On the critical question of who might be responsible for such a chemical attack, Kerry’s presentation was much more vague and circumstantial. A key point in the government’s white paper is “the detection of rocket launches from regime-controlled territory early in the morning, approximately 90 minutes before the first report of a chemical attack appeared in social media.” It’s unclear why this is supposed to be persuasive. Do rockets take 90 minutes to reach their targets? Does nerve gas escape from rockets 90 minutes after impact, or, once released, take 90 minutes to cause symptoms?
In a conflict as conscious of the importance of communication as the Syrian Civil War, do citizen journalists wait an hour and a half before reporting an enormous development–the point at which, as Kerry put it, “all hell broke loose in the social media”? Unless there’s some reason to expect this kind of a delay, it’s very unclear why we should think there’s any connection at all between the allegedly observed rocket launches and the later reports of mass poisoning.
When the evidence isn’t circumstantial, it’s strikingly vague: “We intercepted communications involving a senior official intimately familiar with the offensive who confirmed that chemical weapons were used by the regime on August 21 and was concerned with the UN inspectors obtaining evidence,” the report asserts. Taken at face value, it’s one of the most damning claims in the government’s report–a veritable confession. But how was the identity of this official established? And what exactly did they say that “confirmed” chemical weapons use? Recall that Powell played tapes of Iraqi officials supposedly talking about concealing evidence of banned weapons from inspectors–which turned out to show nothing of the kind. But Powell at least played tapes of the intercepted communication, even as he spun and misrepresented their contents–allowing for the possibility of an independent interpretation of these messages. Perhaps “mindful of the Iraq experience,” Kerry allows for no such interpretation.
Colin Powell making the case that Iraq possessed proscribed weaponry
Another key claim is asserted without substantiation: “Syrian chemical weapons personnel were operating in the Damascus suburb of ‘Adra from Sunday, August 18 until early in the morning on Wednesday, August 21, near an area that the regime uses to mix chemical weapons, including sarin.” How were these personnel identified, and what were the signs of their operations? How was this place identified as an area used to mix sarin? Here again the information provided was far less detailed than what Powell gave to the UN: Powell’s presentation included satellite photographs of sites where proscribed weapons were being made, with an explanation of what they revealed to “experts with years and years of experience”: “The two arrows indicate the presence of sure signs that the bunkers are storing chemical munitions,” he said, pointing to an annotated photograph of bunkers that turned out to be storing no such thing. Powell’s presentation graphically demonstrated that US intelligence analysts are fallible, which is part of why presenting bare assertions without any of the raw materials used to derive those conclusions should not be very convincing.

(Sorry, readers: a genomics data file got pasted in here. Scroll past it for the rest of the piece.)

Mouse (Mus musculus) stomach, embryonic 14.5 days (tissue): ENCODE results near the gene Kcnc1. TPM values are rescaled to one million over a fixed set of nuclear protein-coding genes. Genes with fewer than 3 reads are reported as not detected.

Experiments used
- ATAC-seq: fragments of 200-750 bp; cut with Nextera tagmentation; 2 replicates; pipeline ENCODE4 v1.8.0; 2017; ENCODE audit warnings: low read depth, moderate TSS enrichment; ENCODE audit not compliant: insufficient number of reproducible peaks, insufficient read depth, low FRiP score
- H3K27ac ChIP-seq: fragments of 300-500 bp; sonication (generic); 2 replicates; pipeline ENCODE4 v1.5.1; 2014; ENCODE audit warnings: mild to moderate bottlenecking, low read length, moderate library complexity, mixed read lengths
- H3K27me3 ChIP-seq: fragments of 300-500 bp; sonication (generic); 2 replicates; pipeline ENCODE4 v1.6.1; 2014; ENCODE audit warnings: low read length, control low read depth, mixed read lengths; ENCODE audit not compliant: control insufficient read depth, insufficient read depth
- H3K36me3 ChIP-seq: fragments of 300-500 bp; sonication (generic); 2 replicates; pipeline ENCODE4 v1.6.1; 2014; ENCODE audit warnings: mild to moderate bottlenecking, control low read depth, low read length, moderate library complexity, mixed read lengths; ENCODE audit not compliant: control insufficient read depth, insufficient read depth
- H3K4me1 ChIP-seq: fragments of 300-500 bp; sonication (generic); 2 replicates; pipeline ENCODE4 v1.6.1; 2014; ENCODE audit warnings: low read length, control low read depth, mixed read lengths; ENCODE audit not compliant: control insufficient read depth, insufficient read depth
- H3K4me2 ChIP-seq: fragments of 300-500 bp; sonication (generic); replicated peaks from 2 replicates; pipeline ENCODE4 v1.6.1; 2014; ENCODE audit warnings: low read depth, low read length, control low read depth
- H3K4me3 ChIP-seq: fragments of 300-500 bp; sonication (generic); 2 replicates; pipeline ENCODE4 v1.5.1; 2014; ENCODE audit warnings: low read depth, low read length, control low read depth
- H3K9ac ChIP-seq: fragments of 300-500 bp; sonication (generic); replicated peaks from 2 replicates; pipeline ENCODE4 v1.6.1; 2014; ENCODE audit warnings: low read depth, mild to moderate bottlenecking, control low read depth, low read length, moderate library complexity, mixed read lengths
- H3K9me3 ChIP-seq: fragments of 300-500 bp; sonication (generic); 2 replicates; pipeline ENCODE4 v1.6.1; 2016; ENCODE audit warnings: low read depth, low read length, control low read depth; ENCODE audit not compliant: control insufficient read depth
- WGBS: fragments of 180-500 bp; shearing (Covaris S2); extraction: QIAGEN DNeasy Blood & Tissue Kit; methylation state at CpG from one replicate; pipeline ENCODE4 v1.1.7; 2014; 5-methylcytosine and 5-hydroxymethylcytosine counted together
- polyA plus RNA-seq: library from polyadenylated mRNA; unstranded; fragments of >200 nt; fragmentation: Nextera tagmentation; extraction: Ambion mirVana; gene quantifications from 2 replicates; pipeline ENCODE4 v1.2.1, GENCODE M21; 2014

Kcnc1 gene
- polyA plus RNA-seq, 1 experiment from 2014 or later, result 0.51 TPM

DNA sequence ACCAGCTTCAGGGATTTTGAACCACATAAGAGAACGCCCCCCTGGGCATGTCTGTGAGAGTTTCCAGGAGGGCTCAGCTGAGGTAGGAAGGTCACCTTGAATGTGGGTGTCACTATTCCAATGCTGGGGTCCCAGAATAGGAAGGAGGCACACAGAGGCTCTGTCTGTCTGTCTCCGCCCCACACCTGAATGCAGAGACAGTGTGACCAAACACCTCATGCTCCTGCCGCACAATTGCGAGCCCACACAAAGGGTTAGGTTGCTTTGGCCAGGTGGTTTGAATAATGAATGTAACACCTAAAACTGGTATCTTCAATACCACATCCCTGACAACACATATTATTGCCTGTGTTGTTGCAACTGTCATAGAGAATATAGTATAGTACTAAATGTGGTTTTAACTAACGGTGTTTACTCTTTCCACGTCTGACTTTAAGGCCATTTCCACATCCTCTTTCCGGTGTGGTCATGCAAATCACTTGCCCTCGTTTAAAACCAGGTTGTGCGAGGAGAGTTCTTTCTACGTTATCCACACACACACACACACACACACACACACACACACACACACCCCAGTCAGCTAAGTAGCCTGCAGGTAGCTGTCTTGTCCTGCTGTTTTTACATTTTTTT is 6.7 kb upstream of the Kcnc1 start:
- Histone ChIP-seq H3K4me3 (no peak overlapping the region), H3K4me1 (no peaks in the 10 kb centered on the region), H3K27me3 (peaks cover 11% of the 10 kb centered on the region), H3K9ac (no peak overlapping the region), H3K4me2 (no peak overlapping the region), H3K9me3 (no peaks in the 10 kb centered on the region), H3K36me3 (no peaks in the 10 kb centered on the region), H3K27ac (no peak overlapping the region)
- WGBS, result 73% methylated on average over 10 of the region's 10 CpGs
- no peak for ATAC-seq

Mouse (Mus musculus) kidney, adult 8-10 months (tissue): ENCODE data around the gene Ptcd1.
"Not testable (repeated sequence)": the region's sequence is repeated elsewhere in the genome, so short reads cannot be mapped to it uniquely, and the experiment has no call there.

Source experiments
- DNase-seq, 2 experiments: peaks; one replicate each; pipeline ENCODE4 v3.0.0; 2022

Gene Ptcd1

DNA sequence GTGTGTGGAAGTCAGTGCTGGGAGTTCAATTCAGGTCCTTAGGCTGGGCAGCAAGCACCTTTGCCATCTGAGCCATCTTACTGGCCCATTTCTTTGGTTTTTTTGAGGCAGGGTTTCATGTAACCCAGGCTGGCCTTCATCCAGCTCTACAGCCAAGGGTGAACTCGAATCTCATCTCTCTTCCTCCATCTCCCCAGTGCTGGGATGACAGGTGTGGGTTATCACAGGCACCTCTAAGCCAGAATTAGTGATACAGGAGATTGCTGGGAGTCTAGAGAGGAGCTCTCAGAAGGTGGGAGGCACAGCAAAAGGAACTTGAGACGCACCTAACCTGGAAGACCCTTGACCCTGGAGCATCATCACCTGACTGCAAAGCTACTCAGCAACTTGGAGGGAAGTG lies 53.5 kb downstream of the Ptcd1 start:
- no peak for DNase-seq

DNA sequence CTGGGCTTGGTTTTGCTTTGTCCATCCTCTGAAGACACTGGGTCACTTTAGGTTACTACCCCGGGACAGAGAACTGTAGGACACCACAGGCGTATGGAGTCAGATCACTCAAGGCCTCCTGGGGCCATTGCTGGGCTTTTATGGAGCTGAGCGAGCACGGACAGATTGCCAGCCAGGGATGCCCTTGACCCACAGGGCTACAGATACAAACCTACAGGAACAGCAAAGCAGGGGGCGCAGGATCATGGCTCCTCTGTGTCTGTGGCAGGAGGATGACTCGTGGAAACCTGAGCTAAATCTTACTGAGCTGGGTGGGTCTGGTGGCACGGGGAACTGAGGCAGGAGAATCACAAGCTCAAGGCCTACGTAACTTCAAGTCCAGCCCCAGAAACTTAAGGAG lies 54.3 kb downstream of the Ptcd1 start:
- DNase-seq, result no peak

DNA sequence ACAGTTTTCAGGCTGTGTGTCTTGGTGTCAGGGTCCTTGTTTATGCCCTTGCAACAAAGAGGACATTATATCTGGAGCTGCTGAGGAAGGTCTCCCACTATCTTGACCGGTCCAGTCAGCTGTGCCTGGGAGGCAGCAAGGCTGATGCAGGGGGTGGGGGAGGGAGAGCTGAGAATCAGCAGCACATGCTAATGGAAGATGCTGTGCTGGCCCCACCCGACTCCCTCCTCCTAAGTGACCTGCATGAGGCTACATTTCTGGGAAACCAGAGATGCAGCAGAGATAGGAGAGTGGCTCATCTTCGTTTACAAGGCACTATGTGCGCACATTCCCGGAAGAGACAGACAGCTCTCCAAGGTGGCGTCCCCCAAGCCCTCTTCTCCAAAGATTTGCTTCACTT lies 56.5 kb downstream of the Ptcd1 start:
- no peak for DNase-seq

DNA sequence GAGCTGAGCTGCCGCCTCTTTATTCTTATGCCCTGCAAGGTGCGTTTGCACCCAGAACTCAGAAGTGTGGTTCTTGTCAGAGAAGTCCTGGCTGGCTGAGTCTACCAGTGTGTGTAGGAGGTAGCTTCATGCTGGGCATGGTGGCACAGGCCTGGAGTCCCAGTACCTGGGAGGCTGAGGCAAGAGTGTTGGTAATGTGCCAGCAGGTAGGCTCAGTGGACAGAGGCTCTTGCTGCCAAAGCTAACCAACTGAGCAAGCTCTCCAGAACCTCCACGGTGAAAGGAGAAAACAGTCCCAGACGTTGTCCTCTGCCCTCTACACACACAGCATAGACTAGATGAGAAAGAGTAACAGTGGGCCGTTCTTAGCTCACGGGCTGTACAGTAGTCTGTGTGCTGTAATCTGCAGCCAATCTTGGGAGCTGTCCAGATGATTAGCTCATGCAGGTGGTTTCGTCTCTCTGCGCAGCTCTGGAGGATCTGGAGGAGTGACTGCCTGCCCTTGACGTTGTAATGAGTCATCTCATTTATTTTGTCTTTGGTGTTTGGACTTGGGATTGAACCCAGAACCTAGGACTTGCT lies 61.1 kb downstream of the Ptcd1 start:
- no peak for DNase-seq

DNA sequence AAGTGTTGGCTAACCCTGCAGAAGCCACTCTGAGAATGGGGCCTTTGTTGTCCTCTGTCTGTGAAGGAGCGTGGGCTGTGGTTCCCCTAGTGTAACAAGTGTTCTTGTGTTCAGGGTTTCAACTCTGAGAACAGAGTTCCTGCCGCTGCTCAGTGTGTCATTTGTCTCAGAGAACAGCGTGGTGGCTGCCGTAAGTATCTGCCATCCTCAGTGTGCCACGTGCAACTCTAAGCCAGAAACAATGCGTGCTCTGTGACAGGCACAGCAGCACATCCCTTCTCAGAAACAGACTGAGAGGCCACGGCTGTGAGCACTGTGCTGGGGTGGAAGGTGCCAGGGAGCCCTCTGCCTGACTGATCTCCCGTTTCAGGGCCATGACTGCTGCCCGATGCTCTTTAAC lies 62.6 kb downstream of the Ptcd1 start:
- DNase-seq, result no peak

Kerry did offer an explanation for why the report was so cursory: “In order to protect sources and methods, some of what we know will only be released to members of Congress, the representatives of the American people. That means that some things we do know, we can’t talk about publicly.” It is not clear, however, why intelligence methods that produced visual and audible evidence that could be shared with the public 10 years ago cannot be similarly utilized today. It does point to why the $52 billion the United States spends on surveillance annually, according to NSA whistleblower Edward Snowden (Washington Post, 8/29/13), provides relatively little information that’s of value to American democracy: The collection of information is considered so much more valuable than the information collected that it rarely if ever can be used to inform a public debate. Instead, as we discuss the dreadful question of whether to launch a military attack on another country, we are offered an undemocratic “trust us” from the most secretive parts of our government–an offer that history warns us to be extremely wary of.